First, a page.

inXile
VU Games
Action RPG
1
10.27.04

The Bard's Tale


For those of you that remember the good old days of gaming, the name "Bard's Tale" is probably going to bring back at least a few fond memories. This game, made by its original producer Brian Fargo, will probably create a few more. This version doesn't feel at all like the original, but it is well made, comes with its own tone of sarcastic humor, and will offer you at least a few hours of good play interspersed with a few laughs at other people's expense.

In The Bard's Tale, you play "the Bard," driven for some reason to go find, as the game puts it, "coin, cleavage and carnage." This of course, requires you pick up items, kill a variety of beasts and people, and flirt with most of the ladies you encounter. Eventually, you'll find a quest to rescue a fair maiden from a tower who has lots of coinage and cleavage, and of course you're more than welcome to create as much carnage as you can on the way. If you think I'm being a bit rough on the cookie cutter plot don't worry, the game takes itself just about as seriously as I just did.

Graphics

The Bard's Tale looks about as good as any of the rest of the Snowblind games like Everquest: Champions of Norrath and Balder's Gate: Dark Alliance, and it has about the same amount of problems, but their all so easily ignorable that it won't detract from your gameplay experience. Small things like disappearing ground and people walking through each other aren't that big a deal, and they rarely happen outside of a cut scene, so the overall gameplay isn't affected. The game's camera seams to stutter a bit every so often, but this may be more as a result of the running animation than any actual intense graphical calculations, since you can pretty much spin the camera around forever with no problems. Generally, you won't see any slowdown during combat, which is probably the most important thing.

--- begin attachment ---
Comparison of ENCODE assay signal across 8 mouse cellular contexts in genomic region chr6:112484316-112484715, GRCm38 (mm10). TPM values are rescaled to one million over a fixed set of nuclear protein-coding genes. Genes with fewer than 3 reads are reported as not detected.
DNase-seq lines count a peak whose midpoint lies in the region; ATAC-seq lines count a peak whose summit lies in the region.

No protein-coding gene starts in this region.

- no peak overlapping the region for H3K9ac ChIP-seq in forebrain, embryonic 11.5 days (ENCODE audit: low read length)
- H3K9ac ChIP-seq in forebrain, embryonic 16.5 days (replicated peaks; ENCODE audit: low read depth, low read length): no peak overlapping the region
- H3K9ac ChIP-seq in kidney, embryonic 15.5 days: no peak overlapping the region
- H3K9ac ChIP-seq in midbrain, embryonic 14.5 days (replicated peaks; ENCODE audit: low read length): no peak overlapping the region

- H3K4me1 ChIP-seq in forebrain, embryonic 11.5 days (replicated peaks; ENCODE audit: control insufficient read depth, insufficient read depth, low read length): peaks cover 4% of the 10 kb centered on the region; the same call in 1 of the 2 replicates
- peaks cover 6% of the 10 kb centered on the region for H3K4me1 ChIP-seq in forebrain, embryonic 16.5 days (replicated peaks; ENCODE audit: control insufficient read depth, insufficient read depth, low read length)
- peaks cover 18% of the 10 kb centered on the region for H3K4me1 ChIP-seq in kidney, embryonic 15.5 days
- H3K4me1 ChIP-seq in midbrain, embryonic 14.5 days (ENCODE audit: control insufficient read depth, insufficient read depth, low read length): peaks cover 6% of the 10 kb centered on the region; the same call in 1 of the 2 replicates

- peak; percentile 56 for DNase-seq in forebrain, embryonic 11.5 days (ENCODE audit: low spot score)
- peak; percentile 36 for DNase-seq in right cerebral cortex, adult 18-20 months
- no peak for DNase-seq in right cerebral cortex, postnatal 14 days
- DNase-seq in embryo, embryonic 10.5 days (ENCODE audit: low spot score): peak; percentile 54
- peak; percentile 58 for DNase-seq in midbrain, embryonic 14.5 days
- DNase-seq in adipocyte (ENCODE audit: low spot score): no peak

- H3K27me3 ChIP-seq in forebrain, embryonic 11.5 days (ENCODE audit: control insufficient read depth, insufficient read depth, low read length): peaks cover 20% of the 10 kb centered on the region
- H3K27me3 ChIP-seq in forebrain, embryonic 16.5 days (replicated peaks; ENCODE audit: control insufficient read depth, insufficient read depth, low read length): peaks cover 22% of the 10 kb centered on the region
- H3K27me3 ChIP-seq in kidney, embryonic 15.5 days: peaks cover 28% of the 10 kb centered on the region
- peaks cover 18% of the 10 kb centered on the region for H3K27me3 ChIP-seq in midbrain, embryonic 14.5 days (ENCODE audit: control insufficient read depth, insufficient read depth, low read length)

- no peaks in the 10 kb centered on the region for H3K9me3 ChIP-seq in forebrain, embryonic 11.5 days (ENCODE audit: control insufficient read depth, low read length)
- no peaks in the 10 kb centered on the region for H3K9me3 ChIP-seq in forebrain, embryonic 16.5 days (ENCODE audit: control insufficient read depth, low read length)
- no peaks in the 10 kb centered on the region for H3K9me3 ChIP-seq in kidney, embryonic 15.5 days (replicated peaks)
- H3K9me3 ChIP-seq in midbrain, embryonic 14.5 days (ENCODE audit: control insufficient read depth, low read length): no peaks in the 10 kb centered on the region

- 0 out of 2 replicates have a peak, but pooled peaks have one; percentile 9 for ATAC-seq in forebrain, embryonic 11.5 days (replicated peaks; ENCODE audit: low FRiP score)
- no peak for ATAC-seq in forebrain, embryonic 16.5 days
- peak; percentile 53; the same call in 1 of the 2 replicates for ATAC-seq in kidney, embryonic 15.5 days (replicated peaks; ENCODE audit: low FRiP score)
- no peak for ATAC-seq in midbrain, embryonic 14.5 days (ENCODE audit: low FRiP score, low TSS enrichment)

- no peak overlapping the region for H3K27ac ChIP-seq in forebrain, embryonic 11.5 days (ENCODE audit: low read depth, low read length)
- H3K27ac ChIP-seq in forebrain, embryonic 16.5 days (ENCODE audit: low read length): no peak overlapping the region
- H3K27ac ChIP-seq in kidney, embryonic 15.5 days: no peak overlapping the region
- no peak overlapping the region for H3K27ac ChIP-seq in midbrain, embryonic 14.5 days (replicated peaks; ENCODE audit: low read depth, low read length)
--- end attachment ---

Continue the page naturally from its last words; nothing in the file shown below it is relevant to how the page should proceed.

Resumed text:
The best looking thing in the game is definitely the environments, which, while not masterpieces, are unique enough and interesting enough to keep you interested in the game as you're hacking down your millionth wolf.

Sound

Sound and music are provided by the infamous Tommy Tallerico, so they are quite good and never really interfere with what's going on. You've also got drinking songs and Oopa Loompa songs that will come in at various points in the game. Nice touches and funny, but I can't see sitting through them more than, say, twice. Thankfully, you can skip them and it won't really affect anything. Other sounds are mostly well mixed and well placed, though frequently carry over when they shouldn't and frequently play when you just don't want to hear them. The Bard's commentary, a dog's frequent growling, or your healer saying random screechy things can occasionally be annoying, but never too much to get more than a snide remark. The only exception to this is some of the environmental sounds, specifically a very noisy river that appears suddenly and blocks out dialogue until you get far away enough that the sound disappears as suddenly as it appeared.

Gameplay

The Bard's Tale plays well with an easy to master and use interface, though parts of it seam incredibly useless. Unlike other Snowblind games, The Bard's Tale allows you to jump. To what end, however, I have no idea. Most obstacles are just too high to jump over, and those that are you can usually simply walk over anyway. One of the game's selling points, the "Snarky/Nice" conversation choices, might have been interesting, except either choice usually makes little actual difference on what happens in the grand overall cosmic scheme of things. You will see different events, and being snarky may come back and bite you in the ass at some point, but since its usually not terribly obvious what you're actually effecting or changing with these quips, it's going to be pretty much a random choice anyway. As for puzzles using the snarky/nice system, you almost always have a chance to go back and change things if you do something wrong. If you're nasty when you should have been nice, you'll get another go round with no real consequences, and visa versa. So feel free to basically be nasty to everyone, your character's going to be anyway.